Through creative arrangements with his parents, school administrators and teachers, Hernandez, 18, was granted permission to complete the school year abroad while pursuing his soccer dreams.
“The first thing my parents ask me on the phone, before we talk about soccer or anything else, is about homework,” he said from San Salvador this week. “They want to make sure I finish everything. It’s the most important thing right now.”
Hernandez’s mother, Elena, arranged for him to work with a calculus tutor from the American School in San Salvador three days a week. For his ceramics project, he travels 30 miles to the town of Ilobasco, an artists’ haven renowned for clay and pottery works. He will present his final work to class via Skype video.
While his mostly older teammates socialize in dorms and hotels, Hernandez studies, polishes papers and e-mails with teachers. Most of his deadlines are next week.
“We saw it as an exciting opportunity, but we recognized the challenge,” said Aaron Plantenberg, Burke’s dean of students and a Spanish teacher. “Everyone agreed his ability to graduate on time could not be put at risk. We put faith in him that he could get it all done.”
Hernandez was born in Rockville and lives with his family in Lanham. His father, Leonel, is a Burke graduate and owner of a landscaping business. His mother is a housekeeper. A younger sister also attends Burke, a 45-year-old school with 300 students between the sixth and 12th grades.
Romy (short for Romilio) earned All-Met honorable mention honors as a junior but had to sit out last fall because he competes for Baltimore Bays Chelsea, an elite club in the U.S. Soccer Development Academy. (The USSDA bars players from playing high school soccer.)
He is headed to NCAA titan Louisville in the fall.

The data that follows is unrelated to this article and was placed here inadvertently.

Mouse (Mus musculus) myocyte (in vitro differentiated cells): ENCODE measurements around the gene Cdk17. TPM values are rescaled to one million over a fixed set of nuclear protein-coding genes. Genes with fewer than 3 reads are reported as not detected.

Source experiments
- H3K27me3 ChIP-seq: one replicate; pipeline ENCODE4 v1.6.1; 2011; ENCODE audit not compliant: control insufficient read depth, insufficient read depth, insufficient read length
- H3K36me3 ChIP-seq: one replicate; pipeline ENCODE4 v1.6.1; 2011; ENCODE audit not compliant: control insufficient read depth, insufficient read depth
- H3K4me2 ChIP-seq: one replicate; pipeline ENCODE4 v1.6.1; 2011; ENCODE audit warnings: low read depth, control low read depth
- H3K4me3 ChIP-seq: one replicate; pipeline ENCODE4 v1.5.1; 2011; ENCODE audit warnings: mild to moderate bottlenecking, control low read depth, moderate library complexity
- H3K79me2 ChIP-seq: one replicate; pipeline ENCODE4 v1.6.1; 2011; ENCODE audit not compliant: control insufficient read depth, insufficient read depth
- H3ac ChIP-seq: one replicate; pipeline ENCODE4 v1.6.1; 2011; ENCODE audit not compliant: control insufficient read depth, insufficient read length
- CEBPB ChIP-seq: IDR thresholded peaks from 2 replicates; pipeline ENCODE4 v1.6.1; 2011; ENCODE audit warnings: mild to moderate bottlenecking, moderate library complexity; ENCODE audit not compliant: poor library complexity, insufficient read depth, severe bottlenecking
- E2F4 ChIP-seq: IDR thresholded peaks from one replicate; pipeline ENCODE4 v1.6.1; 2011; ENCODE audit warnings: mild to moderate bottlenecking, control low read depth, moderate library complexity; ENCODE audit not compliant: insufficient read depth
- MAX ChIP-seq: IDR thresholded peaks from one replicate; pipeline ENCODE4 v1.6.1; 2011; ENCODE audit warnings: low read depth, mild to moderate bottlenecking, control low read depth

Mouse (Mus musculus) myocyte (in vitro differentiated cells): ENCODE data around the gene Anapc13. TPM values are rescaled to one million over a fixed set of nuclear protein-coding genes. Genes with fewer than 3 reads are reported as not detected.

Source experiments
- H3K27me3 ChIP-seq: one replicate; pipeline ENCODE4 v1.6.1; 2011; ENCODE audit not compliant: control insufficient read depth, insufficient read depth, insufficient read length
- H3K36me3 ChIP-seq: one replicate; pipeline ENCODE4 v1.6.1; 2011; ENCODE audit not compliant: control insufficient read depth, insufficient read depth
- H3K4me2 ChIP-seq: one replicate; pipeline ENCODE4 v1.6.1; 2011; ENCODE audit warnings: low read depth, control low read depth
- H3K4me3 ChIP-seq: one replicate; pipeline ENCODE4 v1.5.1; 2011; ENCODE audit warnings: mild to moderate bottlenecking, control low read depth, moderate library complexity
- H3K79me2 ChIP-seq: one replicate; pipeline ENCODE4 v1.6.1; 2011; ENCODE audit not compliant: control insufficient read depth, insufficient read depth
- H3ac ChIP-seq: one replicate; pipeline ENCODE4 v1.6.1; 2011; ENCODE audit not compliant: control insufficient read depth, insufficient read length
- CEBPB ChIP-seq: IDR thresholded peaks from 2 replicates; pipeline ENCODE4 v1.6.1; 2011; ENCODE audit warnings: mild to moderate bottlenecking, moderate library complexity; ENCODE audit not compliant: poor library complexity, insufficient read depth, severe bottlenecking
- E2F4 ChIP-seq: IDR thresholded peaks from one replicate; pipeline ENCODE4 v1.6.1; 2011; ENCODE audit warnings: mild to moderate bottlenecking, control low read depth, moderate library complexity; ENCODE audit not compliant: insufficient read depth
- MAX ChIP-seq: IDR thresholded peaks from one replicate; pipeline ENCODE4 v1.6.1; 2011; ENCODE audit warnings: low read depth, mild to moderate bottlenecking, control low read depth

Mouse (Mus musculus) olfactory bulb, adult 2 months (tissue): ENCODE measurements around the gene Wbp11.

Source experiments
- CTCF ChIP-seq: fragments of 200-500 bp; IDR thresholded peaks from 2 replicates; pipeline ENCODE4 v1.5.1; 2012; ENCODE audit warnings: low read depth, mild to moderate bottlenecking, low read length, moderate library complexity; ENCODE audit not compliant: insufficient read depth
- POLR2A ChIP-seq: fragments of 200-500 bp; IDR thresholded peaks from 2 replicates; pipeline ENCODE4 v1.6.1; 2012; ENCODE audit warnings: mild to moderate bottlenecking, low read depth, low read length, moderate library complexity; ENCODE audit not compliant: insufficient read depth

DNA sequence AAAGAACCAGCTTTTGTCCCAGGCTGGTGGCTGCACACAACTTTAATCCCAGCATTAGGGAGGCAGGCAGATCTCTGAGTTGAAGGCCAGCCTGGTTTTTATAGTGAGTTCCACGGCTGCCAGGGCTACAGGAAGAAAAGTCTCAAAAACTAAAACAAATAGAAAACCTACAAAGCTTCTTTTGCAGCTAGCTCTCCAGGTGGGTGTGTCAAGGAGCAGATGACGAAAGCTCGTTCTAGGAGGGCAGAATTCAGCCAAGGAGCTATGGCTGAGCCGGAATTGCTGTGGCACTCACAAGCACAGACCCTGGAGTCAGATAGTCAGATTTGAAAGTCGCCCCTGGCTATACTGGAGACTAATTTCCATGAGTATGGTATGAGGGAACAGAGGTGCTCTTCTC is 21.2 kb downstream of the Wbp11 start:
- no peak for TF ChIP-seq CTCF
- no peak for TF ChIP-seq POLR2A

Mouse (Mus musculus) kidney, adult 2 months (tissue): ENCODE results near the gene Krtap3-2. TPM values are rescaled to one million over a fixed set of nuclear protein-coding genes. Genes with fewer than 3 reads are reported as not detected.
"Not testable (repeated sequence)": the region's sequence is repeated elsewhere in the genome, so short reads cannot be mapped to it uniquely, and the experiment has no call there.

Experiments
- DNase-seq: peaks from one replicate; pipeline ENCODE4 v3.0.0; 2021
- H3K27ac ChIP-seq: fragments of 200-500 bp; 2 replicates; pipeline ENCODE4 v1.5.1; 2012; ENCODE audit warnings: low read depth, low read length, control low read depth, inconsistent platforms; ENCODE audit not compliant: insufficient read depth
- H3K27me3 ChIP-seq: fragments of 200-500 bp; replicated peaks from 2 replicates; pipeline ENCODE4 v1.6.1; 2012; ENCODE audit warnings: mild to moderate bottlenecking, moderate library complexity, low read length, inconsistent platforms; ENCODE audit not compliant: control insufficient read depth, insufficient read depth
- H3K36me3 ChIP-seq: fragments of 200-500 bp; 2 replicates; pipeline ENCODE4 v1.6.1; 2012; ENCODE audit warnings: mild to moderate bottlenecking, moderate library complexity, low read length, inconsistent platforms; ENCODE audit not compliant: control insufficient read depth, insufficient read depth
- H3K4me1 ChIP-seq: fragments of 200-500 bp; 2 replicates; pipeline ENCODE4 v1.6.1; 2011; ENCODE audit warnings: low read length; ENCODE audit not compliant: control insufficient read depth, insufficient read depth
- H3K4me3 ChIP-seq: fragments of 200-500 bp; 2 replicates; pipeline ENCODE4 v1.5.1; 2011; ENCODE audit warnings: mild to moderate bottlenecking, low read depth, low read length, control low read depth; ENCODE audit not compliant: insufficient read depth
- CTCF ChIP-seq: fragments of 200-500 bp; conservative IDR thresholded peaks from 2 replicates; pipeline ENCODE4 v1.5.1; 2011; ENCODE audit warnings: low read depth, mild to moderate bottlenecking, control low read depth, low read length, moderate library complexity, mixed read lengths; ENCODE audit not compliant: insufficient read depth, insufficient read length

Hernandez, a central midfielder, said he always wanted to play for the United States on the international level and, in recent years, reported to U.S. under-15 and under-18 camps. He also attended a Salvadoran camp in January after a family friend made the country’s soccer federation aware of him and his eligibility through family roots.
This year, however, the U.S. program passed him over.
“He got a little upset when he wasn’t invited,” said his father, who emigrated from El Salvador in 1985. “The U.S. coaches told him to wait. We waited and nothing came.”
Because of his age and experience, though, Hernandez would have been a long shot for the U.S. U-20 World Cup roster. Almost all of the players in the U.S. pool have professional or high-level college experience.
School obligations prevented him from joining El Salvador for the qualifiers in Mexico and being part of the first Salvadoran squad to earn a U-20 World Cup berth. The United States, Mexico and Cuba also qualified for the 24-team tournament, which will begin June 21.
Despite his current Salvadoran ties, Hernandez could someday play for the United States. Players with dual citizenship are allowed to petition FIFA, soccer’s world governing body, to change their national allegiance once. But unless the U.S. Soccer Federation comes calling in the future, Hernandez is committed to El Salvador, a country he had visited with family just three times before this year.
Despite being new to the team and younger than most teammates, Hernandez fit in right away — he is bilingual — and seems almost certain to make the U-20 World Cup roster. The Salvadorans will play a friendly in Chile next week and continue workouts at home before traveling to the United States for training camp.
Barring a roster change, Hernandez will suit up in a friendly against Honduras on June 1 at the University of Maryland. The next day, he will don a cap and gown for Burke’s graduation ceremonies at Temple Sinai on Military Avenue NW.
“It was difficult to get everyone together, but we’re making it happen,” he said of the school-and-soccer plan. “It’s on me now to get the work done.”